San Francisco Embraces the Pop-Up for Neighborhood Revitilization

In San Francisco, pop-up incubator SQFT attempts to showcase the potential of temporary business for economic development

Once a strategy for retailers to build brand awareness and coolness cred in a flashy spectacle (now you see us, now you don't), the pop-up shop has transformed into a tool of urban revitilization. In San Francisco, the city government has partnered with a pop-up incubator called SQFT to help activate a downtrodden neighborhood's potential with a jolt of temporary business inserted into retail deadspace. Today, SQFT celebrates its launch by bringing a slice of life to a string of blocks in San Francisco's Mid-Market with a pop-up library, yoga studio, and cafe, among other temporary businesses.

The idea for SQFT was born at a design hackathon hosted by economic development group Creative Currency in April. SQFT's website, which launched last week, serves to connect aspiring entrepreneurs with cheap, temporary office space in Mid-Market, using a rent calculator tailored to the needs of people looking for a lot of flexibility. While a realtor might think you're crazy if you asked for help finding an office that could accommodate a lecture series only on Wednesday evenings and Sunday mornings, for example, that's exactly the kind of request that SQFT was built to field, provide a quote for, and find spaces for.

The Mid-Market neighborhood is a paritcularly good fit for temporary business, according to SQFT. It boasts a central location, plentiful public transit, a bounty of open office space, and rent that's lower than average for this exorbinantly expensive city. But the area has its fair share of problems too, including crime, blight, and homelessness, that have limited development and renewal in the area while large swathes of the rest of the city have been thoroughly gentrified.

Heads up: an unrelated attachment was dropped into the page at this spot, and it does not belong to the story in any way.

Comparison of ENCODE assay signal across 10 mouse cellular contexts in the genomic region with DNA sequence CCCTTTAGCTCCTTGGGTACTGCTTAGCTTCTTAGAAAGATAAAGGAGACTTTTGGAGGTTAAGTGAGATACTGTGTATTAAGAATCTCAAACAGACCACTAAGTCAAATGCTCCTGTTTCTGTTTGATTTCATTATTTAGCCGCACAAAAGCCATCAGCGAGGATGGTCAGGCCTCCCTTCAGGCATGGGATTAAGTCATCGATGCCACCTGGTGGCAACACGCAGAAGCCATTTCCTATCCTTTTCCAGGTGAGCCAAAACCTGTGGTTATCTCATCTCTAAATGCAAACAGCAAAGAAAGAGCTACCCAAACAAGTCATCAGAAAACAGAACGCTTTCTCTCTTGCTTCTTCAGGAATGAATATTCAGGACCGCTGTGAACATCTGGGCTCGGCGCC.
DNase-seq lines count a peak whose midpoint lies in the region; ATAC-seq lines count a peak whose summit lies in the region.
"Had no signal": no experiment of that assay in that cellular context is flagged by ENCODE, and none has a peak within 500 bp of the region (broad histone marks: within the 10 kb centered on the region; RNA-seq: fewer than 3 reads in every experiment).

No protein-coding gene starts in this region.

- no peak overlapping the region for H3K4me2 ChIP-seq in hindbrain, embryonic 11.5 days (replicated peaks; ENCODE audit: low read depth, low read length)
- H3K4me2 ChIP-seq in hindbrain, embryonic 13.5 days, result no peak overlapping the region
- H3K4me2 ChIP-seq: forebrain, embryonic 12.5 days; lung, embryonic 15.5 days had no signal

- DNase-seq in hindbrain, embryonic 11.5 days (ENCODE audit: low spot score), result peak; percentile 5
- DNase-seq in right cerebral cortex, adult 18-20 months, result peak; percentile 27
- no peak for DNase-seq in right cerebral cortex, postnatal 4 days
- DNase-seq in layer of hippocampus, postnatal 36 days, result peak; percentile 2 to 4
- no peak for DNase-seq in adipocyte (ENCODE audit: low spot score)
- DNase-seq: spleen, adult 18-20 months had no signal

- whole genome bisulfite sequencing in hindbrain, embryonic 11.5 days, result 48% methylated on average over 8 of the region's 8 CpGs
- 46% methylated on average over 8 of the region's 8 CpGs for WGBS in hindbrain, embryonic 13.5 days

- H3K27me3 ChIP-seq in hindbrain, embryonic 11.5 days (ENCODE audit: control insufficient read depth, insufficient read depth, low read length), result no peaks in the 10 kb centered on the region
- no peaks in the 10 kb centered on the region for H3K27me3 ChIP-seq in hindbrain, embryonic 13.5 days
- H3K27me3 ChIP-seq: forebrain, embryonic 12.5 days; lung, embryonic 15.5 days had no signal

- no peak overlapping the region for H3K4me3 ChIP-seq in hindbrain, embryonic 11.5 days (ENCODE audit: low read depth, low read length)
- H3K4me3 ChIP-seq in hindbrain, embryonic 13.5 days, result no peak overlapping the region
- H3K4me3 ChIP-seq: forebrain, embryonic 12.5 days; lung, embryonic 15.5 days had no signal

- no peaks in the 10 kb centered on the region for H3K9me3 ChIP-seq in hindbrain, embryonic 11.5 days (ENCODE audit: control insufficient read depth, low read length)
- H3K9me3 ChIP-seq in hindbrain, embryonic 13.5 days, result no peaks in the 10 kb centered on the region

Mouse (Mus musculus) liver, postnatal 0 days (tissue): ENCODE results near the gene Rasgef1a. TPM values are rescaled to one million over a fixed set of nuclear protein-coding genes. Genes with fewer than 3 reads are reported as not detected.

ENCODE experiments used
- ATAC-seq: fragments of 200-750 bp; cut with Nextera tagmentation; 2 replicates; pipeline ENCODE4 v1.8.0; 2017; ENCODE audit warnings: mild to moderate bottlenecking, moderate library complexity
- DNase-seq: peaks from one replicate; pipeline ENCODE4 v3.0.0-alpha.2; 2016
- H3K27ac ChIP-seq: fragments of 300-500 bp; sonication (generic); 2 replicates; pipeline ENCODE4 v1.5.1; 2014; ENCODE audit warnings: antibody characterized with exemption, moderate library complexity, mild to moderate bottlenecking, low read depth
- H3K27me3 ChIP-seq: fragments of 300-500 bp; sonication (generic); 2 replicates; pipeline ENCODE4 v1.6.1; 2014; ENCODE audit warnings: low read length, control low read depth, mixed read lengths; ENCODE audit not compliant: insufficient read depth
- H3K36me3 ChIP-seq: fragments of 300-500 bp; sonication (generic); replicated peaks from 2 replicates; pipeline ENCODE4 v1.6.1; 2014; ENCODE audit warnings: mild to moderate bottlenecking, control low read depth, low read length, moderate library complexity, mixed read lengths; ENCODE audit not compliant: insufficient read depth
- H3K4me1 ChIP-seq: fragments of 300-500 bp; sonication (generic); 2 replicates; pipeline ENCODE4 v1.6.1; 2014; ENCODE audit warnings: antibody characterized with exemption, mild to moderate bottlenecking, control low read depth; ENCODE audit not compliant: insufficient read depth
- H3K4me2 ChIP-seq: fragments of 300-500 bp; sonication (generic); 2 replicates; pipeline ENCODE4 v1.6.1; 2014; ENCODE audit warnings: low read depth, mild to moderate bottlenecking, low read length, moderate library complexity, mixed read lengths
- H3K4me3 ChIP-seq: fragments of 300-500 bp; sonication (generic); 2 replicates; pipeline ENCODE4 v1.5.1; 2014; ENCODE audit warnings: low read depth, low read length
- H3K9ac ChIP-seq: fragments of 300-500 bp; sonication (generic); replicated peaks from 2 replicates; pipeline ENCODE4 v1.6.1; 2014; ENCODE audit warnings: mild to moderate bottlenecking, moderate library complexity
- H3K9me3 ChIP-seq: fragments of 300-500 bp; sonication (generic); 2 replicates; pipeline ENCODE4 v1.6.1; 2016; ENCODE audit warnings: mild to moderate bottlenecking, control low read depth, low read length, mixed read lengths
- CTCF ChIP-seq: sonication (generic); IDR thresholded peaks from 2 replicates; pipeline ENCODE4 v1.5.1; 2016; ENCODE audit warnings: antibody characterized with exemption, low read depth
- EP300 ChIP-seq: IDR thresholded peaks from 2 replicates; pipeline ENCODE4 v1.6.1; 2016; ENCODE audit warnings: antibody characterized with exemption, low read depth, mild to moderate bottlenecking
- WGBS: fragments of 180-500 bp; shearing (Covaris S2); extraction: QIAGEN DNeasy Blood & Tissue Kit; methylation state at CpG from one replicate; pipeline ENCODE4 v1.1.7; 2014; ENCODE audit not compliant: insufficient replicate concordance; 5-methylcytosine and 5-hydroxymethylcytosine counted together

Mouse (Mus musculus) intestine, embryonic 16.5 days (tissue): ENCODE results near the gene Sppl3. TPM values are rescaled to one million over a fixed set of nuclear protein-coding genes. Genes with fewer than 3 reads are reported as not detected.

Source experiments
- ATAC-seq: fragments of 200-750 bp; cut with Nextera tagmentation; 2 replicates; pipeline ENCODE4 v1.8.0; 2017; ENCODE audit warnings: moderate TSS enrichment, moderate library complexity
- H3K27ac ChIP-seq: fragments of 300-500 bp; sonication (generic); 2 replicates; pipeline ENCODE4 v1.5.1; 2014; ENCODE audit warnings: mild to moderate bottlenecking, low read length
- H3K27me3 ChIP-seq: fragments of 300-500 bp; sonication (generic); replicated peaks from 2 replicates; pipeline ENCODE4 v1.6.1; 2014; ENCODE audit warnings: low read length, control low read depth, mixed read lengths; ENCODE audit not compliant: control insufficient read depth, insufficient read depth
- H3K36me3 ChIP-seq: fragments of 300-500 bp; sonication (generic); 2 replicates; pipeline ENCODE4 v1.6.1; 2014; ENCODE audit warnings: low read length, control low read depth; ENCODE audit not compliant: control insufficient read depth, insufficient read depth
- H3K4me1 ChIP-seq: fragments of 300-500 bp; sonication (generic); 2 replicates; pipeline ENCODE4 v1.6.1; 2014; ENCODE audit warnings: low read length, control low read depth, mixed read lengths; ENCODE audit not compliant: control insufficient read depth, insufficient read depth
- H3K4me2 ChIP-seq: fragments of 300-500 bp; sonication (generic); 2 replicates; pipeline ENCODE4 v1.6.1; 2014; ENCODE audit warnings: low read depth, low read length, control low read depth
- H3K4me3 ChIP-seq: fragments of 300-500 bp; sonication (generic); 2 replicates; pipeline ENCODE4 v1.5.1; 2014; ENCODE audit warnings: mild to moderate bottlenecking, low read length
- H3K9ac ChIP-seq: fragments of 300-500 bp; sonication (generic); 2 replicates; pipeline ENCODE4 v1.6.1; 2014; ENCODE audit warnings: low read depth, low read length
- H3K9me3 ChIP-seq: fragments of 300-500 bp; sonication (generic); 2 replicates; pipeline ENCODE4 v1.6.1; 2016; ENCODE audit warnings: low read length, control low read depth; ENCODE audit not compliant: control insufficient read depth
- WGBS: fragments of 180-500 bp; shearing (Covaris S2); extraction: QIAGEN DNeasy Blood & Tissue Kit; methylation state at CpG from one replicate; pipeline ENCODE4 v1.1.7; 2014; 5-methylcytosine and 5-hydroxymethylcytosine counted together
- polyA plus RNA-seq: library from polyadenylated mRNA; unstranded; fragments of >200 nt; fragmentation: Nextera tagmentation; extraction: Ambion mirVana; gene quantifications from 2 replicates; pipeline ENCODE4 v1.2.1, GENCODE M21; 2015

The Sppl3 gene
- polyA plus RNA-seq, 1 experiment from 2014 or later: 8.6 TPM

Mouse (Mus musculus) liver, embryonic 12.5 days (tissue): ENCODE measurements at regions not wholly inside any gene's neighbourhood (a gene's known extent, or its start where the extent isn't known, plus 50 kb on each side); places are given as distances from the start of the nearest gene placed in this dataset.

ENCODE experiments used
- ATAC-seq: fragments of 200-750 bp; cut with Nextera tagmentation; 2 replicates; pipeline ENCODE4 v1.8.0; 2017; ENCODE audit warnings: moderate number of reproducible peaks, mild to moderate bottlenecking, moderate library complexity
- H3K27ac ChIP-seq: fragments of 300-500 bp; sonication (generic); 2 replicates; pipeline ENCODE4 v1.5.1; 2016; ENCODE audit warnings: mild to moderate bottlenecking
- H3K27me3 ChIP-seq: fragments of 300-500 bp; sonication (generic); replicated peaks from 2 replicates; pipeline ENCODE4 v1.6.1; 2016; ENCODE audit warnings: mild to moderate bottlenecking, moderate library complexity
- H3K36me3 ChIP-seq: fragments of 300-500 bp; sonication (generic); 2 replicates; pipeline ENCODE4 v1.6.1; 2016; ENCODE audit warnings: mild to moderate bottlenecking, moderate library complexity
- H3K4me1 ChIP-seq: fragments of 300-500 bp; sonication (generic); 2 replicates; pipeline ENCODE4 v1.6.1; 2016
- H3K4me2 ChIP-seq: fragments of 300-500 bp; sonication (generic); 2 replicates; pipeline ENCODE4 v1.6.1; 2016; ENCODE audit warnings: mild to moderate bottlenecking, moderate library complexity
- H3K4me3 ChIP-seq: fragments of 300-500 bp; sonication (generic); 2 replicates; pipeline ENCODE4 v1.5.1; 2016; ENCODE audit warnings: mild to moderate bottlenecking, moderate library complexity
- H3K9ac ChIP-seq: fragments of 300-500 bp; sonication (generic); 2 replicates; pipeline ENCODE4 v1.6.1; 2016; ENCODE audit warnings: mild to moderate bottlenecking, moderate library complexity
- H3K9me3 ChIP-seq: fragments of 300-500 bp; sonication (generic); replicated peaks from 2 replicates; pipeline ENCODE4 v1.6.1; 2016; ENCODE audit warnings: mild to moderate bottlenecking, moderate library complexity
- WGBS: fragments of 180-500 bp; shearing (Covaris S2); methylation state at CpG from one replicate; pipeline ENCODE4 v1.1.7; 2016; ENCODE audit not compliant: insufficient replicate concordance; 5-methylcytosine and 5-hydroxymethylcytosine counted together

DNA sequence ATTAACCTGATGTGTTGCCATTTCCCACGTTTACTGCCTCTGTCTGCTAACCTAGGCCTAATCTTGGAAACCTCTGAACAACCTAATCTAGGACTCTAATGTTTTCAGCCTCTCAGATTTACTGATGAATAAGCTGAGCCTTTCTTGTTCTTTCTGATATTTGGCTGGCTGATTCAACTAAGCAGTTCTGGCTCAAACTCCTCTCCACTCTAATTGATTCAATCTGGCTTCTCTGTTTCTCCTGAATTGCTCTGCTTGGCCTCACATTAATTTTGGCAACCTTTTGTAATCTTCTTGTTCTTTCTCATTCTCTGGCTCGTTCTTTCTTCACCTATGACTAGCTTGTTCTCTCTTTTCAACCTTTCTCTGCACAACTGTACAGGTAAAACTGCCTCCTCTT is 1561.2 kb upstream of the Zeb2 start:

According to SQFT, pop-ups have the potential to bring a buzz of activity to the area by boosting foot traffic, supporting existing business, and potentially luring permanent businesses. "Temporary leasing allows creative entrepreneurs access to spaces typically beyond their budget, enables landlords to recoup taxes by testing multiple uses, and brings activity even amidst uncertain planning and development processes," the organization writes in a press release.

Today, an all day event celebrates SQFT's launch. The group has welcomed a variety of pop-ups to join them on a two-block corridor of Market, and has hired the labor of local residents to help make the event a success. A pop-library is hosting chess tournaments. A temporary yoga studio will lead passersby through vinyasas. And a coffee shop will keep commuters energized.

The event is just the beginning for SQFT, who intends to "ripple throughout the neighborhood" after testing the waters at a few locations and is planning for several exciting public challenges as a way to engage community members in Mid-Market revitalization efforts.

What are your thoughts on pop-up projects like this? An economic jolt, the final frontier of gentrification, or something else altogether? Let us know in the comments below.

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The problem with American Sign Language (ASL) is that over 500,000 people in the U.S. use it, but the country has over 330 million people.

So for those with hearing loss, the chances of coming into contact with someone who uses the language are rare. Especially outside of the deaf community.

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Looking back, the year 1995 seems like such an innocent time. America was in the midst of its longest streak of peace and prosperity. September 11, 2001 was six years away, and the internet didn't seem like much more than a passing fad.